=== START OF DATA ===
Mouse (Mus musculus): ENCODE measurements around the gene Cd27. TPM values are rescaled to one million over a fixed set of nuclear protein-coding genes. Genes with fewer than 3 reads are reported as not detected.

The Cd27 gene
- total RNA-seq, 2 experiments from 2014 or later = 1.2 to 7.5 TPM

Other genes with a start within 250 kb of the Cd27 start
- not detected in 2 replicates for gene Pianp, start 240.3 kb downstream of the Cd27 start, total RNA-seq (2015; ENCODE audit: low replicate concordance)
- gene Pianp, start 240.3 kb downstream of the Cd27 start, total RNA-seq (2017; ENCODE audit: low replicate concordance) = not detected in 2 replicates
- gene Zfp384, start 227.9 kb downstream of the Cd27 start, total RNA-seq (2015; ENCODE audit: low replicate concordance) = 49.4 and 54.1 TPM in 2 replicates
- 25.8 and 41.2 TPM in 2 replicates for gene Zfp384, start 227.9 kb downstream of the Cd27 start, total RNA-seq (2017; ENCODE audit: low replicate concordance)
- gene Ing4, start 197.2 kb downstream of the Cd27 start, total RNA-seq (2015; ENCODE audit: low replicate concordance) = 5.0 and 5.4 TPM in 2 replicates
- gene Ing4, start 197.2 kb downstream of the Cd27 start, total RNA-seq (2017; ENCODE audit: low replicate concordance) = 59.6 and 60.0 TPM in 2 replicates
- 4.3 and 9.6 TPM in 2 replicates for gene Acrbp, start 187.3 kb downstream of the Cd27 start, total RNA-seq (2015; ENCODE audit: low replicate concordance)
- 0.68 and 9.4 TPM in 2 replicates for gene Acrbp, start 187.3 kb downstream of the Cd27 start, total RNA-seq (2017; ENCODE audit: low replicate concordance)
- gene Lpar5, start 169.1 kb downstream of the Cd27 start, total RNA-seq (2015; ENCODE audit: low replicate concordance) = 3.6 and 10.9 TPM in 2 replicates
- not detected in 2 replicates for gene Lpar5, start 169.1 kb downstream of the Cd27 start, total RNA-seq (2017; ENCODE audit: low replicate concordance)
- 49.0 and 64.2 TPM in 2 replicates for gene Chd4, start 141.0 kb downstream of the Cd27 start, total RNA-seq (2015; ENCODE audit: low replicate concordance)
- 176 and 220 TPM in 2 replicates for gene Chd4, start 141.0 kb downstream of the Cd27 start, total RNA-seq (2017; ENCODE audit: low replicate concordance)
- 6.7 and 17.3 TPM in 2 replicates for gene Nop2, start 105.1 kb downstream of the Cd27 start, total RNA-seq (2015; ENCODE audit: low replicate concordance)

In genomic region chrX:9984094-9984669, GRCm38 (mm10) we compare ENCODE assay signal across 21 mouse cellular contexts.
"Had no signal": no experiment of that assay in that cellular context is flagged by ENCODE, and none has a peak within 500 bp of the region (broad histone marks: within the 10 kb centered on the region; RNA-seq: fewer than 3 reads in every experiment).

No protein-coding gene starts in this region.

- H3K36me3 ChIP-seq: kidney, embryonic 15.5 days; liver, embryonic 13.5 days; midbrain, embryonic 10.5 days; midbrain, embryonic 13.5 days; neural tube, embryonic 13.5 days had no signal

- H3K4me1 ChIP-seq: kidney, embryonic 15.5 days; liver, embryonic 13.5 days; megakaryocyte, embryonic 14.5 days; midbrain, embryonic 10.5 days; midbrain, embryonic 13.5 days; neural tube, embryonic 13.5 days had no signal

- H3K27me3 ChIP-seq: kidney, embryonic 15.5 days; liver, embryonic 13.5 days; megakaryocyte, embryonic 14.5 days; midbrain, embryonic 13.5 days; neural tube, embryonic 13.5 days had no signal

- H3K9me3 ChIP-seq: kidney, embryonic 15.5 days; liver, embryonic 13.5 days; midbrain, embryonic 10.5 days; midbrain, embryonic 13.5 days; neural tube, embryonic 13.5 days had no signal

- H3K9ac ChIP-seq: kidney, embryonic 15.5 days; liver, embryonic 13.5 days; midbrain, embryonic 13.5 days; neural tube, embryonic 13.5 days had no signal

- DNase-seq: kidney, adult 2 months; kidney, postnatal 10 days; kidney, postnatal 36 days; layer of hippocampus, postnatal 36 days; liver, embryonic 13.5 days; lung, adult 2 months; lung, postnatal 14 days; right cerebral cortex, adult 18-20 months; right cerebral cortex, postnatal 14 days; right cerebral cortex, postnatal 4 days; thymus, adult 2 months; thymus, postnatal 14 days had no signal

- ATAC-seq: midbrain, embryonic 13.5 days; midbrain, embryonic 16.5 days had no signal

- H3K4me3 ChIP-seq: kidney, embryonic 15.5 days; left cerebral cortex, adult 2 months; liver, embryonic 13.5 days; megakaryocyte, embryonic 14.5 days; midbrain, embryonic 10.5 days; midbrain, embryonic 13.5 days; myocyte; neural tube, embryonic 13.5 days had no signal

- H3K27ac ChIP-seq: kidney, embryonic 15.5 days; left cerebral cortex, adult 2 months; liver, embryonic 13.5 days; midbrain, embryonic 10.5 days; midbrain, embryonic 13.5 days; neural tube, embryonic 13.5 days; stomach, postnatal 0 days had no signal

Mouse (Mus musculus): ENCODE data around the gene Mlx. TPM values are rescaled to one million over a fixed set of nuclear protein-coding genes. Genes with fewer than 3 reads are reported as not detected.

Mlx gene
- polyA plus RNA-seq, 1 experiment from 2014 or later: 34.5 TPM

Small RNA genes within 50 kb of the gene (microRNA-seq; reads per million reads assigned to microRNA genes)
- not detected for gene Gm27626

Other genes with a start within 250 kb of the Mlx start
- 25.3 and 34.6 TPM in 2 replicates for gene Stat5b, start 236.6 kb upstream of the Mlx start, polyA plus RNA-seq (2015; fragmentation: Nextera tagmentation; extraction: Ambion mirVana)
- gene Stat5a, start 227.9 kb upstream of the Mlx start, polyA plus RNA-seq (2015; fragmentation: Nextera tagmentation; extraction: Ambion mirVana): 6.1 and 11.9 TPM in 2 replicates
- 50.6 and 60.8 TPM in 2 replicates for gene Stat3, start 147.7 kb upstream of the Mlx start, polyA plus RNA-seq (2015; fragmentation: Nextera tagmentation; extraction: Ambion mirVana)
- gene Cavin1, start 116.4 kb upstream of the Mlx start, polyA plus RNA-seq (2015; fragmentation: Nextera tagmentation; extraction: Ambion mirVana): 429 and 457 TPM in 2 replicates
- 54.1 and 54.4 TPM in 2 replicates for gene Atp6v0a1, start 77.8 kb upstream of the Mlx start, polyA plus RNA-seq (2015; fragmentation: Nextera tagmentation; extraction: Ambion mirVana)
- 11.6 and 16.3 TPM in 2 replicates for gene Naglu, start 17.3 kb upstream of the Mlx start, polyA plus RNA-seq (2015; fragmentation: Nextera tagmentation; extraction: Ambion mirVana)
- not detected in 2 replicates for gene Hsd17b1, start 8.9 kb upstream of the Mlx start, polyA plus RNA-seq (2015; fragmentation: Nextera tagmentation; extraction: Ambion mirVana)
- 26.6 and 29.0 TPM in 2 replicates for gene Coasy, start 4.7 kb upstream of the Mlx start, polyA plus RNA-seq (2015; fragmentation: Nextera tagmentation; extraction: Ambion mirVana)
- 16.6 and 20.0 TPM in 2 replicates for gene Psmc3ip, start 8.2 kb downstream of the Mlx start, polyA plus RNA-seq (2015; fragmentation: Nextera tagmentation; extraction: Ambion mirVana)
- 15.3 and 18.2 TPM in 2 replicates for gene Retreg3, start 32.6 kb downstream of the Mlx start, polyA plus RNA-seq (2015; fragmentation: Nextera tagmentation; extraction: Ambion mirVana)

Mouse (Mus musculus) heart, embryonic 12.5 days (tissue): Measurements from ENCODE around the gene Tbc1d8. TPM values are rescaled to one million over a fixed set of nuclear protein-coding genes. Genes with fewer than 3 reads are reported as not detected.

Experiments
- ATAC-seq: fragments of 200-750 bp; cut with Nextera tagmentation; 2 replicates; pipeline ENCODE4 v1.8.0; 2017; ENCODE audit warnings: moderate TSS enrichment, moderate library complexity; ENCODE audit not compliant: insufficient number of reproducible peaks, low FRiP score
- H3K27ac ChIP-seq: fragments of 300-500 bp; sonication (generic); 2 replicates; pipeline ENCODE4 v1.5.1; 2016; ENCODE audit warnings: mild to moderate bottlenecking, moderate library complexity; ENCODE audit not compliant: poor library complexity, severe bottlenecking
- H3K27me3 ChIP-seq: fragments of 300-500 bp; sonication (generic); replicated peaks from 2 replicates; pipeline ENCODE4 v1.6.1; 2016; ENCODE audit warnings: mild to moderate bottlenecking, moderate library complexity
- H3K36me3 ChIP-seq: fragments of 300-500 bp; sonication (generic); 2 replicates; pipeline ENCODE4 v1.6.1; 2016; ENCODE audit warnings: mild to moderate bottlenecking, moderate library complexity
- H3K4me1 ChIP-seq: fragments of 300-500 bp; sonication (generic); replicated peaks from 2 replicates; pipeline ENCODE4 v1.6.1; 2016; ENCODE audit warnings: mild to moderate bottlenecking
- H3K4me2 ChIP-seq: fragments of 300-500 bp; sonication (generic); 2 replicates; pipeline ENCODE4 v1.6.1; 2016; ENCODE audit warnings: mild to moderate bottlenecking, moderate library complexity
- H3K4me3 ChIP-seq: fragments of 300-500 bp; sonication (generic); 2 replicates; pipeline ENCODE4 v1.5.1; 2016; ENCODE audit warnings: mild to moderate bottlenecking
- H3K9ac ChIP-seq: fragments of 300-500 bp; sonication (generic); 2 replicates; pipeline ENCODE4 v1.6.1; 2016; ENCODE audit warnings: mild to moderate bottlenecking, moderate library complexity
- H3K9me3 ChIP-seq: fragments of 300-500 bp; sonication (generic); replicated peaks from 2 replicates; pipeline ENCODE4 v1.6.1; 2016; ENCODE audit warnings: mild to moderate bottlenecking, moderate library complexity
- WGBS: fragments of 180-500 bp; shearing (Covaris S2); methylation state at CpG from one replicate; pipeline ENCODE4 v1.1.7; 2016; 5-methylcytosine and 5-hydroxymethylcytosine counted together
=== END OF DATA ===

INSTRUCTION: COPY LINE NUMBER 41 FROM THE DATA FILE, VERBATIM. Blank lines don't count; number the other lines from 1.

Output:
- 11.6 and 16.3 TPM in 2 replicates for gene Naglu, start 17.3 kb upstream of the Mlx start, polyA plus RNA-seq (2015; fragmentation: Nextera tagmentation; extraction: Ambion mirVana)